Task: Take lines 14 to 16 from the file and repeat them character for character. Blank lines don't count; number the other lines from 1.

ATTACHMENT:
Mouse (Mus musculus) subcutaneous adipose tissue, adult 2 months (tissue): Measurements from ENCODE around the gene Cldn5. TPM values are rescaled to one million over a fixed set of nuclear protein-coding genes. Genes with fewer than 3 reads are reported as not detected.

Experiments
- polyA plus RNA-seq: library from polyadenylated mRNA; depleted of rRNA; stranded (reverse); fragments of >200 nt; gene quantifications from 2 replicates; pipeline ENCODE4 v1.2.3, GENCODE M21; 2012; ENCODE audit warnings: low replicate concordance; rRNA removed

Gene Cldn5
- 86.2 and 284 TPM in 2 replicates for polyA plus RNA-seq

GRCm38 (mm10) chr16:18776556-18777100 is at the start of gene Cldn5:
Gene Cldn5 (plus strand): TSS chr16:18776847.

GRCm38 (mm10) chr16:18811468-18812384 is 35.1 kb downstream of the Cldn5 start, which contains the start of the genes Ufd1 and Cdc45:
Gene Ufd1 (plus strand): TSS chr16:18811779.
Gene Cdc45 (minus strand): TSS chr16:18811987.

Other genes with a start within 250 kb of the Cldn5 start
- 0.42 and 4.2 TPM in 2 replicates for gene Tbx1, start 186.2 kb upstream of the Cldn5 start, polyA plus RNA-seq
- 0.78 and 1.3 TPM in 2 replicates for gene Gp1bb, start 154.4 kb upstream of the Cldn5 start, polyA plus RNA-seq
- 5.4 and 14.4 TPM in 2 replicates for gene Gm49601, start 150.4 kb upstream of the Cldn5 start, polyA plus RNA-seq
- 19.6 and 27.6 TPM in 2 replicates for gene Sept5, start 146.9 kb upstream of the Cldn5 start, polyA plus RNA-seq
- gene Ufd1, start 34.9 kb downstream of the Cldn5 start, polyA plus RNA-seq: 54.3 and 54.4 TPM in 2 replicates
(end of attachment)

- 5.4 and 14.4 TPM in 2 replicates for gene Gm49601, start 150.4 kb upstream of the Cldn5 start, polyA plus RNA-seq
- 19.6 and 27.6 TPM in 2 replicates for gene Sept5, start 146.9 kb upstream of the Cldn5 start, polyA plus RNA-seq
- gene Ufd1, start 34.9 kb downstream of the Cldn5 start, polyA plus RNA-seq: 54.3 and 54.4 TPM in 2 replicates